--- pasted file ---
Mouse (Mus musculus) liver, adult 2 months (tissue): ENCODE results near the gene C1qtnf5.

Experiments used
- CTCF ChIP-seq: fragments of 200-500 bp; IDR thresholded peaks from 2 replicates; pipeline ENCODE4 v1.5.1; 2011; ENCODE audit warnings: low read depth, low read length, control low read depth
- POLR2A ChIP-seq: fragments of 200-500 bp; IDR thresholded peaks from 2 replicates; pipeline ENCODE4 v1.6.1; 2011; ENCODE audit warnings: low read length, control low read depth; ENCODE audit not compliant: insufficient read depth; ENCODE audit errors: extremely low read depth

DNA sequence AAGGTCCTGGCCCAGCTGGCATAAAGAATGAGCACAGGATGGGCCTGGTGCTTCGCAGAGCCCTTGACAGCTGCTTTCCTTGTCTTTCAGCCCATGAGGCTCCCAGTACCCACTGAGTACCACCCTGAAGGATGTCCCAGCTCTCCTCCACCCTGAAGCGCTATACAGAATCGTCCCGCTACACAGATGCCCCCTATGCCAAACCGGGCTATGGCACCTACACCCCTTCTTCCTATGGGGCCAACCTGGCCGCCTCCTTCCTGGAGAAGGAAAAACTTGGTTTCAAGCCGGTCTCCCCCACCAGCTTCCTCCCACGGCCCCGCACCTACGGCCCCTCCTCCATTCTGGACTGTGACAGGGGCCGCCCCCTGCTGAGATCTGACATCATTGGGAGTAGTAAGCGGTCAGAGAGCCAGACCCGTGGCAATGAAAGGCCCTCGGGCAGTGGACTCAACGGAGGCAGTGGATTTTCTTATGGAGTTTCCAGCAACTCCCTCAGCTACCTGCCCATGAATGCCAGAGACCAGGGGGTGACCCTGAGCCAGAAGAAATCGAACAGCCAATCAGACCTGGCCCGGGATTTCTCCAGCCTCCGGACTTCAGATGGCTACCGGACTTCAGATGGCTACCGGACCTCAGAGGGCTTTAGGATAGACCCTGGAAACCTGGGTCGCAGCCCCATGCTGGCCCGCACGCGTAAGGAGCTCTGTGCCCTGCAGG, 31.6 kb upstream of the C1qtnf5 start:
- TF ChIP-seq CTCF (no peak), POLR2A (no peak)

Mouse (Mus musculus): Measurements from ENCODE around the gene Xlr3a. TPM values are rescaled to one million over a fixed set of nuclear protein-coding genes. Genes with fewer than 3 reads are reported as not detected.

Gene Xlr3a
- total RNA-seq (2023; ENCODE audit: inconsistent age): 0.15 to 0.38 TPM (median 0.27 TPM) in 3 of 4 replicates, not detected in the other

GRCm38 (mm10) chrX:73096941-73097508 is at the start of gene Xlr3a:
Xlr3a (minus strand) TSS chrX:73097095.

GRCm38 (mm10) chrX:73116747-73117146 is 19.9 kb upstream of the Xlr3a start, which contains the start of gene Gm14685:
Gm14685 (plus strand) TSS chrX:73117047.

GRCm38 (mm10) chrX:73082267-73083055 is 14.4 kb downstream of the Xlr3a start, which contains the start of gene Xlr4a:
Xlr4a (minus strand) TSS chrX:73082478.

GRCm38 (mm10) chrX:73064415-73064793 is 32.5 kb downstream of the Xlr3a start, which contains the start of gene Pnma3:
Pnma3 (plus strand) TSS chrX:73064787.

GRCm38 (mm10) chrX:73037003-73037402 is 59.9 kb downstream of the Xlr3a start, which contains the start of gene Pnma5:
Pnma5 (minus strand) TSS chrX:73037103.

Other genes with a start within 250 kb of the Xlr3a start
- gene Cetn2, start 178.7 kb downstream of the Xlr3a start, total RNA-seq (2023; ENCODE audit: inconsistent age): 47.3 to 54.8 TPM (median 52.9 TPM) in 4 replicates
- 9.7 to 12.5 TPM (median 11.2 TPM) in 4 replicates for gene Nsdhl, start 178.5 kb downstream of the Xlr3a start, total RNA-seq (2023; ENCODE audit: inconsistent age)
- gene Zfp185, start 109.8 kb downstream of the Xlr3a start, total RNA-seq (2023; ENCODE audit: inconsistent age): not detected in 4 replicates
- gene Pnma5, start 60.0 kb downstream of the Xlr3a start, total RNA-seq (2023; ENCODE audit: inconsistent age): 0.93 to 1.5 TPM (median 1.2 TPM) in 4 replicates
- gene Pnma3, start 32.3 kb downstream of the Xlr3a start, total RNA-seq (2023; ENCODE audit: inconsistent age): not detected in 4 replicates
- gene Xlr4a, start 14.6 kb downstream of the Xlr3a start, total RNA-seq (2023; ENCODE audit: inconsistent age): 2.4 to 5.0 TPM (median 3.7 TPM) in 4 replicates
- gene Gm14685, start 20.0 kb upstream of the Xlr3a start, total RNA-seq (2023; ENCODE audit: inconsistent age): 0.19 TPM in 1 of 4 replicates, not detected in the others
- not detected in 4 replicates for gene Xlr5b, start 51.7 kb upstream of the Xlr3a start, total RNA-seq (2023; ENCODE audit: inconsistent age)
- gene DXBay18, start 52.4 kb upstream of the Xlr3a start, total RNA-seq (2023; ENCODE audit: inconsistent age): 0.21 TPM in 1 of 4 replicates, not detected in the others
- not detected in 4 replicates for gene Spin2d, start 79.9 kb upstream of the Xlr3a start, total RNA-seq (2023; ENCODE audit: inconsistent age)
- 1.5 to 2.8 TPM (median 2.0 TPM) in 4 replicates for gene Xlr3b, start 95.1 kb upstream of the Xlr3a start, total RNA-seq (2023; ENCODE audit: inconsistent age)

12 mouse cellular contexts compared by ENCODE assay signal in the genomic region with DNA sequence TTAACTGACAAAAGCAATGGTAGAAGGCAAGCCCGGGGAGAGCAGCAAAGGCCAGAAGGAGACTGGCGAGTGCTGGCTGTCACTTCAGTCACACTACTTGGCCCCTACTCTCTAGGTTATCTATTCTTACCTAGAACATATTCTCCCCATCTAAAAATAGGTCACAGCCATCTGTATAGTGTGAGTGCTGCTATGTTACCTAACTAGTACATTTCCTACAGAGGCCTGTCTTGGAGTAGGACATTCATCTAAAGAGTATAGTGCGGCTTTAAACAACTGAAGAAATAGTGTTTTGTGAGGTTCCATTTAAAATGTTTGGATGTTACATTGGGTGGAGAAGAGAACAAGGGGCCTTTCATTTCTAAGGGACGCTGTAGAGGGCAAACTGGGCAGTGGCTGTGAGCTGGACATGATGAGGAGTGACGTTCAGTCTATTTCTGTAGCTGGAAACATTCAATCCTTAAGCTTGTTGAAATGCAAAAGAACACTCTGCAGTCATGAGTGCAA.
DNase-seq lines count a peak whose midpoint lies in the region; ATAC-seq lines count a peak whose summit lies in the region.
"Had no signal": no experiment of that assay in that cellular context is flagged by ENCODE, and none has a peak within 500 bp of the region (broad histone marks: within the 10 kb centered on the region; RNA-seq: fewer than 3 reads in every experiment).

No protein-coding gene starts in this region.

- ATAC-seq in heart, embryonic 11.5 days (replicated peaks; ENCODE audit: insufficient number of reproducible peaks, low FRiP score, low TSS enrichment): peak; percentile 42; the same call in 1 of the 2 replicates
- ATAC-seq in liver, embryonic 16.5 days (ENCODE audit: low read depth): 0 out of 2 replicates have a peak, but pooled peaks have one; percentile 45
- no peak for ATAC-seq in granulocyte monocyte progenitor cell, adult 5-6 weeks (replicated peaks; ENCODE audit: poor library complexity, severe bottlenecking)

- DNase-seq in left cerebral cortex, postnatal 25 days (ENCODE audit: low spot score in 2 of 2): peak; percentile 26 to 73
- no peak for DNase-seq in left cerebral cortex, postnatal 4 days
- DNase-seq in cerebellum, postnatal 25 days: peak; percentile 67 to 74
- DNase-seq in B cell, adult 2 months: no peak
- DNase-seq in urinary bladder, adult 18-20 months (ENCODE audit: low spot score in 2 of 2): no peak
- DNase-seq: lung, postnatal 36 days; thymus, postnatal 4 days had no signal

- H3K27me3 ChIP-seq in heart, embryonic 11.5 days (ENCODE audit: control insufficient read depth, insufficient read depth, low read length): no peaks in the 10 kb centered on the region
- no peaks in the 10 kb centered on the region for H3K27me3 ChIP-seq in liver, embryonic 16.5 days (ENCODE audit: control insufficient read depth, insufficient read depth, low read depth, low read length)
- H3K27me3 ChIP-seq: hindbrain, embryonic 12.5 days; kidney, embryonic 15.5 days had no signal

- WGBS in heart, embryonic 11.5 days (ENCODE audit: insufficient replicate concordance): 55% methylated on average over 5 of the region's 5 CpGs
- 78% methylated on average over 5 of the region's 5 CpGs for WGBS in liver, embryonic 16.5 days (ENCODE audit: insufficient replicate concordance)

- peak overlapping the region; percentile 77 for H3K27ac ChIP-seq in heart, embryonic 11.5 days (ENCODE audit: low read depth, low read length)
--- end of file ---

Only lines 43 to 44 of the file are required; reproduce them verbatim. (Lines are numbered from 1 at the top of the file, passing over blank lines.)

- DNase-seq in urinary bladder, adult 18-20 months (ENCODE audit: low spot score in 2 of 2): no peak
- DNase-seq: lung, postnatal 36 days; thymus, postnatal 4 days had no signal